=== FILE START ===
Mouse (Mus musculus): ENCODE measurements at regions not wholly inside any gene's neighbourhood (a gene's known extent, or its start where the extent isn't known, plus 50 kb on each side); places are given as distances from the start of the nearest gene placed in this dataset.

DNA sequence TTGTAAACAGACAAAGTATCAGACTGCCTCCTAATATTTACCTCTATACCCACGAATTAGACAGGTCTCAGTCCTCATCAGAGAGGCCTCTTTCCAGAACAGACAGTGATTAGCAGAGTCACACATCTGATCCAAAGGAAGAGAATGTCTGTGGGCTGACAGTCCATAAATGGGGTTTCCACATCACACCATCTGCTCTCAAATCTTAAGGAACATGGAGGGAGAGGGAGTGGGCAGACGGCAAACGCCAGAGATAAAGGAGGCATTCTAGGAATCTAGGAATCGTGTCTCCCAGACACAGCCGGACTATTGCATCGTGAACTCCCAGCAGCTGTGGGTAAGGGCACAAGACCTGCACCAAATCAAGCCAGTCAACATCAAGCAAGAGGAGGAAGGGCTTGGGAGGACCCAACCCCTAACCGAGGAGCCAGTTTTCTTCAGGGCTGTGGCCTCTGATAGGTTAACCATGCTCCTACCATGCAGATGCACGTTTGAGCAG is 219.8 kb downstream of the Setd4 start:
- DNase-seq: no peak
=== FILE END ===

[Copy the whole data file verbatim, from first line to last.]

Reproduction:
Mouse (Mus musculus): ENCODE measurements at regions not wholly inside any gene's neighbourhood (a gene's known extent, or its start where the extent isn't known, plus 50 kb on each side); places are given as distances from the start of the nearest gene placed in this dataset.

DNA sequence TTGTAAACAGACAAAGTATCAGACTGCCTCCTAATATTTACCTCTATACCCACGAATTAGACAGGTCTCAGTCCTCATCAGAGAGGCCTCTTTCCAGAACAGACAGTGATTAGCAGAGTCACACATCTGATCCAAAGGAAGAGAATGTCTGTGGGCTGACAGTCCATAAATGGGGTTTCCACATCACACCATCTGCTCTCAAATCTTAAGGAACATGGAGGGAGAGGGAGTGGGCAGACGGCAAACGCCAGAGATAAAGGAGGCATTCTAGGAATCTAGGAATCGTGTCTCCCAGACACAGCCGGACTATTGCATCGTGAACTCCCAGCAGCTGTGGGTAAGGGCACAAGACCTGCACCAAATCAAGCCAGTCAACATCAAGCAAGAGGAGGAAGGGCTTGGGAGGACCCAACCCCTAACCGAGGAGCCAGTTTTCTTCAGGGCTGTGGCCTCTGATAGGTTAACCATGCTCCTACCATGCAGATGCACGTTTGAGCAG is 219.8 kb downstream of the Setd4 start:
- DNase-seq: no peak